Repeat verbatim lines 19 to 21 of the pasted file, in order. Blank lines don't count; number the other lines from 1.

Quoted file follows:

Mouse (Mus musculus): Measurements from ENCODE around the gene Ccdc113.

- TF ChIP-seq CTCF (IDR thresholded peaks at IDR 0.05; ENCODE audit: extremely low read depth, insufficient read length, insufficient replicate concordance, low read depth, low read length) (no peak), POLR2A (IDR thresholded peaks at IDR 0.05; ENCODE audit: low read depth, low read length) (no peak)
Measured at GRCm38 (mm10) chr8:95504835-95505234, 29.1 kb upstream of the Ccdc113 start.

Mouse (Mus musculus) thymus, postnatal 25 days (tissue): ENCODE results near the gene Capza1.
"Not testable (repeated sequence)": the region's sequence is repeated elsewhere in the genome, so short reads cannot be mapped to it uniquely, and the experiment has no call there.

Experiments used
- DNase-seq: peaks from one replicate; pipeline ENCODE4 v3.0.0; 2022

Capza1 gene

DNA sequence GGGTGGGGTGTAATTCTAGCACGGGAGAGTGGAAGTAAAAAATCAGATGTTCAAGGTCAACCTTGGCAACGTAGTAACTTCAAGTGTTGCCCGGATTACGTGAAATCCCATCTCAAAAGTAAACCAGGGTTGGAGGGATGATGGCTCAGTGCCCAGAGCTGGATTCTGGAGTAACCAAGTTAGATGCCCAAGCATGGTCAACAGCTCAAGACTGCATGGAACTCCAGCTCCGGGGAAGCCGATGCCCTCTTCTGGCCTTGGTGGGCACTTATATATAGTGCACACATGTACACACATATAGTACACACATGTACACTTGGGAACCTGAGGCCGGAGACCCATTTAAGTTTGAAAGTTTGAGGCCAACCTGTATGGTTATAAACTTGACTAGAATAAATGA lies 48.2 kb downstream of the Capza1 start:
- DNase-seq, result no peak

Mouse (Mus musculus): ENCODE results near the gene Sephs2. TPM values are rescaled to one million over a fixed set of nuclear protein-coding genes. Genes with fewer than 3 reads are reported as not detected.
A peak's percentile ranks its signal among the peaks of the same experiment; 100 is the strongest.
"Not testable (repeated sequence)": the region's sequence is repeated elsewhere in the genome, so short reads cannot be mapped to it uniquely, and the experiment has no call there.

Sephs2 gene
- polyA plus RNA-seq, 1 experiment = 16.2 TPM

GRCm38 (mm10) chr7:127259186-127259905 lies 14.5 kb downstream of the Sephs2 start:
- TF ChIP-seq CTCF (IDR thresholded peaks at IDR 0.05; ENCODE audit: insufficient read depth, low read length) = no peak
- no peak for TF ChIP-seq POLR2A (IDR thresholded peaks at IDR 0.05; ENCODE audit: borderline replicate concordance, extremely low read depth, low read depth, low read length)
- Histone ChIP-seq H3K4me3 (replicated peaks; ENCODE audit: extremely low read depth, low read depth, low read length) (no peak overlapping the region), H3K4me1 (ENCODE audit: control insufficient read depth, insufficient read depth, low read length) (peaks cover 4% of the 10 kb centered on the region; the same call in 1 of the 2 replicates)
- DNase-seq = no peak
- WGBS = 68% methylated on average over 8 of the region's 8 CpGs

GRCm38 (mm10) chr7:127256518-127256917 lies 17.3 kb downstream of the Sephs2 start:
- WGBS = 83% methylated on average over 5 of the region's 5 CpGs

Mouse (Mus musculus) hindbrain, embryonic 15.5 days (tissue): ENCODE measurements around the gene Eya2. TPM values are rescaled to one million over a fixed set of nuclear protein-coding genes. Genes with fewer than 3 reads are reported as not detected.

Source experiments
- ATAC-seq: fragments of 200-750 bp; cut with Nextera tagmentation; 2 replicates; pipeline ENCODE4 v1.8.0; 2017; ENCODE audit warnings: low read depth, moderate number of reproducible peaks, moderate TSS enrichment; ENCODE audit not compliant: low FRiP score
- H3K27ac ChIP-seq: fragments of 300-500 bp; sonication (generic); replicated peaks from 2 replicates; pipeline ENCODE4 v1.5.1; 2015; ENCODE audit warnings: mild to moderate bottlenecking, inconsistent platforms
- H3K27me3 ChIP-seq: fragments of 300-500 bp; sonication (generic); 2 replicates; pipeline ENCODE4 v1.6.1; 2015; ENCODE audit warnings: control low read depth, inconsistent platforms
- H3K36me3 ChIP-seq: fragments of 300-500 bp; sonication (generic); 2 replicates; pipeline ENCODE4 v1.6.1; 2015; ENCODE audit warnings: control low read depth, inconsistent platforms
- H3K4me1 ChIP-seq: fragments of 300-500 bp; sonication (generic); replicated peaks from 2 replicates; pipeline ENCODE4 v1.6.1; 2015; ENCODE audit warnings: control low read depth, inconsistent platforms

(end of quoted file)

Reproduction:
- Histone ChIP-seq H3K4me3 (replicated peaks; ENCODE audit: extremely low read depth, low read depth, low read length) (no peak overlapping the region), H3K4me1 (ENCODE audit: control insufficient read depth, insufficient read depth, low read length) (peaks cover 4% of the 10 kb centered on the region; the same call in 1 of the 2 replicates)
- DNase-seq = no peak
- WGBS = 68% methylated on average over 8 of the region's 8 CpGs